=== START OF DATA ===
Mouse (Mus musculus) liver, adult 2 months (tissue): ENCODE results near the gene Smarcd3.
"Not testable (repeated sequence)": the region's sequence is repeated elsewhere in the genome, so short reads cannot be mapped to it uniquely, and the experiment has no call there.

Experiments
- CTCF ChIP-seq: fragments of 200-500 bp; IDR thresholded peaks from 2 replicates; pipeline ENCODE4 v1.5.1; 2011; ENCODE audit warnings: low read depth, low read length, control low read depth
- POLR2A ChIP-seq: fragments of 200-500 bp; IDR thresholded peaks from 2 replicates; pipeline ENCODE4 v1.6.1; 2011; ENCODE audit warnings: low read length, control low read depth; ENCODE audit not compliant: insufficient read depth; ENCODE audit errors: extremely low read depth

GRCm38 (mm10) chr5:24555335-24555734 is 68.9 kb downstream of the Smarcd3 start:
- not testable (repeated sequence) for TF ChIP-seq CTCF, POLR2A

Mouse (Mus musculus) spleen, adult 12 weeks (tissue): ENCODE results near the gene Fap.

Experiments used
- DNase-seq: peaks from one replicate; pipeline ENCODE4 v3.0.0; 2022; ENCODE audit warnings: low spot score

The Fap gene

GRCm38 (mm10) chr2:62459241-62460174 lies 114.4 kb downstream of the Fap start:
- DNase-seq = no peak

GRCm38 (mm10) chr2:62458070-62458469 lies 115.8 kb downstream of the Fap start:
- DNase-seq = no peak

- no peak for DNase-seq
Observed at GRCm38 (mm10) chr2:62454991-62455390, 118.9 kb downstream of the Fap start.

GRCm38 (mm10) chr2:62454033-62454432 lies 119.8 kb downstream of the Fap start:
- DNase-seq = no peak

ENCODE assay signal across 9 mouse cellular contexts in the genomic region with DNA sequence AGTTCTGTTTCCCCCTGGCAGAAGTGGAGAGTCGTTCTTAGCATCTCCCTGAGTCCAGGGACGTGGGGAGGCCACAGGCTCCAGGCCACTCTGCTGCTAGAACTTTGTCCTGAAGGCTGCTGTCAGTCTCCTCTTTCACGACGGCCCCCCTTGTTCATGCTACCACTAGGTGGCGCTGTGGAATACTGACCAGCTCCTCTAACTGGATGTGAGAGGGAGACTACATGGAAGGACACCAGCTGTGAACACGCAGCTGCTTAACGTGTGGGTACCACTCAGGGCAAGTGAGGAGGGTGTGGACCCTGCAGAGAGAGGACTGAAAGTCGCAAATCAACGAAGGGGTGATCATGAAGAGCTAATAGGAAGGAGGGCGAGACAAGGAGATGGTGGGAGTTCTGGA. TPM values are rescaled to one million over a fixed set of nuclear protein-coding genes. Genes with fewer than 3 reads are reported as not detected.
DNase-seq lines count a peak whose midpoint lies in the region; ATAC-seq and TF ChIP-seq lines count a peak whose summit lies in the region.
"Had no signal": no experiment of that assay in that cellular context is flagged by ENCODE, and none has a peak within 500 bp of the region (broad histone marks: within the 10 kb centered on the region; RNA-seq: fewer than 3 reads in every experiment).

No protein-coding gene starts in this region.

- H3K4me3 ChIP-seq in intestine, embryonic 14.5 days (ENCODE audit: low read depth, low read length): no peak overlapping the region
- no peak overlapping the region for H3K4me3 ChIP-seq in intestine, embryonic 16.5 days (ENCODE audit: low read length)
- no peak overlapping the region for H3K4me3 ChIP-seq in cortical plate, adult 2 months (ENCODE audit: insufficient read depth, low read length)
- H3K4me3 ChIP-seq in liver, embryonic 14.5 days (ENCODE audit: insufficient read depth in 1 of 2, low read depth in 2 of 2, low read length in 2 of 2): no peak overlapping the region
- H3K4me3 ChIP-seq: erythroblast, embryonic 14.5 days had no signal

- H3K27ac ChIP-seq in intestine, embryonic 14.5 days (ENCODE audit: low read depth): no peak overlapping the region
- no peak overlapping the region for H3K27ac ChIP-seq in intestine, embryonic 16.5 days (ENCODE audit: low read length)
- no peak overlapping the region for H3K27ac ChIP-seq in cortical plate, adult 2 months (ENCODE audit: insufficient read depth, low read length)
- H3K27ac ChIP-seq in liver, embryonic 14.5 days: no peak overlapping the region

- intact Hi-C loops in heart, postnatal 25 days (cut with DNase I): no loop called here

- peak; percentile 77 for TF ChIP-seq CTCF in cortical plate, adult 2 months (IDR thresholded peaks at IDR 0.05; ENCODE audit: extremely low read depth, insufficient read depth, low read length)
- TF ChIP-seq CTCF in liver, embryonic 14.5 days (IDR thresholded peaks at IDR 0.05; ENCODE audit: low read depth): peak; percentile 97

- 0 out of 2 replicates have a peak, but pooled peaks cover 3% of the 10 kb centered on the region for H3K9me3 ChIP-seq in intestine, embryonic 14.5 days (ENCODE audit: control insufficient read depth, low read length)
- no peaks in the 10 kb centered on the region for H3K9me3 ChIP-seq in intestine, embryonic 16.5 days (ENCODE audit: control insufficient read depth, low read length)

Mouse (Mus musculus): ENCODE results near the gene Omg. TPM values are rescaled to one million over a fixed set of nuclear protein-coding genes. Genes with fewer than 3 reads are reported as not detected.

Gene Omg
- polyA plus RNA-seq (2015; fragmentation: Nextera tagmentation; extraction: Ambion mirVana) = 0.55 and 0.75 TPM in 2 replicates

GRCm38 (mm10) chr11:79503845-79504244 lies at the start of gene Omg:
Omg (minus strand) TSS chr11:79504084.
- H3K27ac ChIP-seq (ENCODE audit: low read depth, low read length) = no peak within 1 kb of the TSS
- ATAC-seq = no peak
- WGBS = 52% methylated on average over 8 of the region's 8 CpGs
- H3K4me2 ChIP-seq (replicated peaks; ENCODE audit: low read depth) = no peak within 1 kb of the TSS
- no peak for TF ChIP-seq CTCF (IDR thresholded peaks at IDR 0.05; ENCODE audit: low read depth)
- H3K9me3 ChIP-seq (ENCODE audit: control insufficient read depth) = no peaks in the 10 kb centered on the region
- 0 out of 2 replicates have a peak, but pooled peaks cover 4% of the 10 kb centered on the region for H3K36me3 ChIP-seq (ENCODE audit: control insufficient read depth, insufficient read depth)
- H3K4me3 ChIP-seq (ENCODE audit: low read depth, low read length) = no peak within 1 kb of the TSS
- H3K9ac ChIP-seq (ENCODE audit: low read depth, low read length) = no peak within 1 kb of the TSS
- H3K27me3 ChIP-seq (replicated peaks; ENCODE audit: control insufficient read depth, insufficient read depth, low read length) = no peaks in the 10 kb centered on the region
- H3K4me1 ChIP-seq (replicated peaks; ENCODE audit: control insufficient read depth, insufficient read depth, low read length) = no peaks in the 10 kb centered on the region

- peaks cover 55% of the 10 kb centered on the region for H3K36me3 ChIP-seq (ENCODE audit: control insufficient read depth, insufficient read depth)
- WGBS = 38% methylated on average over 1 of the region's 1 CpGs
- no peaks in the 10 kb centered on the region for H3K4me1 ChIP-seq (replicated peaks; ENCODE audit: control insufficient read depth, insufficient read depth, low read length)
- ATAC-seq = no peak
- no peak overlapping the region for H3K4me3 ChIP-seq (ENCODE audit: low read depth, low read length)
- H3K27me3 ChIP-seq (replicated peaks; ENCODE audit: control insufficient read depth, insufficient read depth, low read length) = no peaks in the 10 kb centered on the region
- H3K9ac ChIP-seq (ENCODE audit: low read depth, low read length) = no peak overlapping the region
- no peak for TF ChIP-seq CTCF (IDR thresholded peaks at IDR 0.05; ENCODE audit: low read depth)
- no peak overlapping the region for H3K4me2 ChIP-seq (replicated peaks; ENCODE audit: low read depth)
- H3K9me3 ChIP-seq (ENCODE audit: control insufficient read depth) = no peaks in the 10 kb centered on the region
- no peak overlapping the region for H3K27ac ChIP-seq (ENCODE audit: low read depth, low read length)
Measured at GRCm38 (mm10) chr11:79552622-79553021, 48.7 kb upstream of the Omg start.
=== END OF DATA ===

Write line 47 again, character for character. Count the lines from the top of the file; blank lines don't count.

- no peak for TF ChIP-seq CTCF (IDR thresholded peaks at IDR 0.05; ENCODE audit: low read depth)